Hoddesdon in 1838
Hoddesdon is a hamlet chiefly in the parish of Broxbourn, in the hundred of Hertford, 17 miles from London, on the North road, through Ware and Royston. The population in 1831 was 1,990 ; the area is 2,650 acres. The town consists chiefly of two long streets. The ancient market-house, a wooden edifice supported on arches and pillars curiously carved, is in the middle of the town, and near it is a conduit by which the towns people are supplied with water. There is a chapel, a square brick building. The site of a more ancient chapel is marked by a building called the clock-house. There are two Dissenting meeting-houses. The market, which is on Thursday, has much declined ; there is one yearly fair.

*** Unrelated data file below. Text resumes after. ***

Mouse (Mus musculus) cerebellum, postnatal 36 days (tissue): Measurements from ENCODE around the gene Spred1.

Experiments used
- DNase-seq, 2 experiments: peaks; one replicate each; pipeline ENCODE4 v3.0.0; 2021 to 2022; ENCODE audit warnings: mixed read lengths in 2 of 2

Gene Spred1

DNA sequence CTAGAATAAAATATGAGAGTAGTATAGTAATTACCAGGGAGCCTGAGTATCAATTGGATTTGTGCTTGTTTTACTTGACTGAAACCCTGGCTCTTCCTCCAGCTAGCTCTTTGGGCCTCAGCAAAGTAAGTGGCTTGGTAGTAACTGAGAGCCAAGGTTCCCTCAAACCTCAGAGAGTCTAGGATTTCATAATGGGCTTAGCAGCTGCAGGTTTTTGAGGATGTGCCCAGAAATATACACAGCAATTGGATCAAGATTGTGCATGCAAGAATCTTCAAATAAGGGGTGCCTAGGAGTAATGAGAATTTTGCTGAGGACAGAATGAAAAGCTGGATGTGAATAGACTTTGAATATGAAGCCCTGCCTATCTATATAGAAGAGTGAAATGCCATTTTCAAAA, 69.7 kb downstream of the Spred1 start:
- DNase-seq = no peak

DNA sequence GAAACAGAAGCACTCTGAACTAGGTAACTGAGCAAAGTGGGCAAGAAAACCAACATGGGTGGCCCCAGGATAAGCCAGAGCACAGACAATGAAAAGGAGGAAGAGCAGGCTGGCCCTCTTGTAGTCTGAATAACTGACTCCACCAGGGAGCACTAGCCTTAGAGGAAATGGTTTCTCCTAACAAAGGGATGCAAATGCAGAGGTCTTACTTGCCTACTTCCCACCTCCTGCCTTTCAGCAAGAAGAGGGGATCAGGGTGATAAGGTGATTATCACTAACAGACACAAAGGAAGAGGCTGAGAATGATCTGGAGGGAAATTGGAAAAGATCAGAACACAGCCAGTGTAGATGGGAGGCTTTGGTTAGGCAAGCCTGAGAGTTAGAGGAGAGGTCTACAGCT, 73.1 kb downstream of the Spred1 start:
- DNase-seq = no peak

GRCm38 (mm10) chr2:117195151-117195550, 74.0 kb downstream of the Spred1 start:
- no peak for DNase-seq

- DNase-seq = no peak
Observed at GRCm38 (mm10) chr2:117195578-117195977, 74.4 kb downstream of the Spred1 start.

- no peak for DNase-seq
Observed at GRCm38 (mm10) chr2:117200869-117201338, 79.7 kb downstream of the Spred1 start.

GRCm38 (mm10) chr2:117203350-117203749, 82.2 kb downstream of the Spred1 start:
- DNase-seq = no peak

The chief business of the town is malting : there is a cotton-mill in the neighbourhood. There are some almshouses. The living of Broxbourn, of which the chapelry is a dependency, is in the deanery of Braughing, the archdeaconry of Middlesex, and the diocese of London, of the yearly value of £361, with a glebe-house : the yearly value of the chapelry of Hoddesdon is £54. The church is a large church of perpendicular character, with some elegant chapels, and ancient monuments and font. There were in that part of Hoddesdon hamlet which is in Broxbourn parish, in 1833, seven day-schools with 117 children, two national schools with 142 children, and one Sunday-school with 90 children.